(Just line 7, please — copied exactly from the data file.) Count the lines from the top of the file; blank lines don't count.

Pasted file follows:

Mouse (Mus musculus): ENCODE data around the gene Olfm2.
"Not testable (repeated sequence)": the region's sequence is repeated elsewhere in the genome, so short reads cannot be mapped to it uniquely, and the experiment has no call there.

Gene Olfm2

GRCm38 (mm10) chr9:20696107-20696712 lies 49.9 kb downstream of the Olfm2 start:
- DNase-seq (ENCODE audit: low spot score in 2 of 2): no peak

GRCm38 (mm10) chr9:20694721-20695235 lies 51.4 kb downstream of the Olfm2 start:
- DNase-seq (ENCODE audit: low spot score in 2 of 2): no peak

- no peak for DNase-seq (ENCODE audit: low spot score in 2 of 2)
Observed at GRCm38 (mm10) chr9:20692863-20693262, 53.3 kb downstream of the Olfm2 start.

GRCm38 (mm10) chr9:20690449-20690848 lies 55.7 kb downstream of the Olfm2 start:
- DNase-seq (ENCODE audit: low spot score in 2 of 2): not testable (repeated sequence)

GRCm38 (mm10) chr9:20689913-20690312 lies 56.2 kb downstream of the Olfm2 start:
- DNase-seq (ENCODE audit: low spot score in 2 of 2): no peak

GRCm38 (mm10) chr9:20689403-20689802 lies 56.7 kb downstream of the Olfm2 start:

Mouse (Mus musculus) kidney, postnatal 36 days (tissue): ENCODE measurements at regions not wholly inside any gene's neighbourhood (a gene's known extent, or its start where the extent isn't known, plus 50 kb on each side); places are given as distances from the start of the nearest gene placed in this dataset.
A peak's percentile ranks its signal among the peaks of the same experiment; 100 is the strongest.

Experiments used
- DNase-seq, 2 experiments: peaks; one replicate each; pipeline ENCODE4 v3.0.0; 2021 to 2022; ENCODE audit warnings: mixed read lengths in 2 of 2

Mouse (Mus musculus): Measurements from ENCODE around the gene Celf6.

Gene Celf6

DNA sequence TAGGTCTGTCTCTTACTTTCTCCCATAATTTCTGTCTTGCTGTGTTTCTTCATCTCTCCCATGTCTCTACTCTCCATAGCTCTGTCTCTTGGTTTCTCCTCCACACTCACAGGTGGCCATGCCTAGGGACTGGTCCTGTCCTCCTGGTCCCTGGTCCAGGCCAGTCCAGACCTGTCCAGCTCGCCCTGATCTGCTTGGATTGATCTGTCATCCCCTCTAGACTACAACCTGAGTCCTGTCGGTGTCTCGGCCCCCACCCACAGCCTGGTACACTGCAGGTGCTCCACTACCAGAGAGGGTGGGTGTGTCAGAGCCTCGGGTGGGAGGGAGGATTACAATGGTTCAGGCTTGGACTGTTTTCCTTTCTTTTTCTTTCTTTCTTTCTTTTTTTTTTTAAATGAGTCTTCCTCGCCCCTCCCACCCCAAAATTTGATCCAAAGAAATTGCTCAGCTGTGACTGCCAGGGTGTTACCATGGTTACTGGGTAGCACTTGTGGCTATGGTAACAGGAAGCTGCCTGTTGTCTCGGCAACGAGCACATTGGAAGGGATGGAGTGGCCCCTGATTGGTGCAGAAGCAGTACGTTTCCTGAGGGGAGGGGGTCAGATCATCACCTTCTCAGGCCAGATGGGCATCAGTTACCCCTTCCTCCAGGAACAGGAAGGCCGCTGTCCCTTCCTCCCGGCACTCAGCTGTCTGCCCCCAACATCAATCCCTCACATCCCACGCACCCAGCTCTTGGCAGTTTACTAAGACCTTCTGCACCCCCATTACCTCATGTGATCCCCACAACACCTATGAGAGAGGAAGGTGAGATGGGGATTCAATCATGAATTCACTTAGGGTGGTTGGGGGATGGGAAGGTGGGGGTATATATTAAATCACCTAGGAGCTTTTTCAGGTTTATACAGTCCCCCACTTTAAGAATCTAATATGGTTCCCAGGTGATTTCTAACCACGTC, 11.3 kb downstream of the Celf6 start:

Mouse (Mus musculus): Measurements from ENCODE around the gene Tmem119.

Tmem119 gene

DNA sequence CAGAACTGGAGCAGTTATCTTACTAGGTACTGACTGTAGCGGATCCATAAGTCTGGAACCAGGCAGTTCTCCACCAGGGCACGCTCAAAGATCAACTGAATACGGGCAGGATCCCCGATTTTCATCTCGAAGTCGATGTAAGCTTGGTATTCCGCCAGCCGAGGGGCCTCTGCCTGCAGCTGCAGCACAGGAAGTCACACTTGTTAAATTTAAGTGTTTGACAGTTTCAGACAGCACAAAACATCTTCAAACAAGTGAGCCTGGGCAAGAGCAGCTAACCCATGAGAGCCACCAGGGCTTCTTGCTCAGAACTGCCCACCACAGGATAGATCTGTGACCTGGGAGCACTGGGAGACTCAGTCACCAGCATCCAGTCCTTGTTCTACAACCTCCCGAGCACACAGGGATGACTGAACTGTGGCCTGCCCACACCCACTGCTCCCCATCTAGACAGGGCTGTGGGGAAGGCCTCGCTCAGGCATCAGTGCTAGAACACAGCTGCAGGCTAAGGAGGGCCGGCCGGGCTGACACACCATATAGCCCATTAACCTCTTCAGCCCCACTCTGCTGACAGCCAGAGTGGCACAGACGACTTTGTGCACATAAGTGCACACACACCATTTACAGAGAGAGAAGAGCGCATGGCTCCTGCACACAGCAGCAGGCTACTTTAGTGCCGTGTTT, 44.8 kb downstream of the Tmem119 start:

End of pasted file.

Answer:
- DNase-seq (ENCODE audit: low spot score in 2 of 2): no peak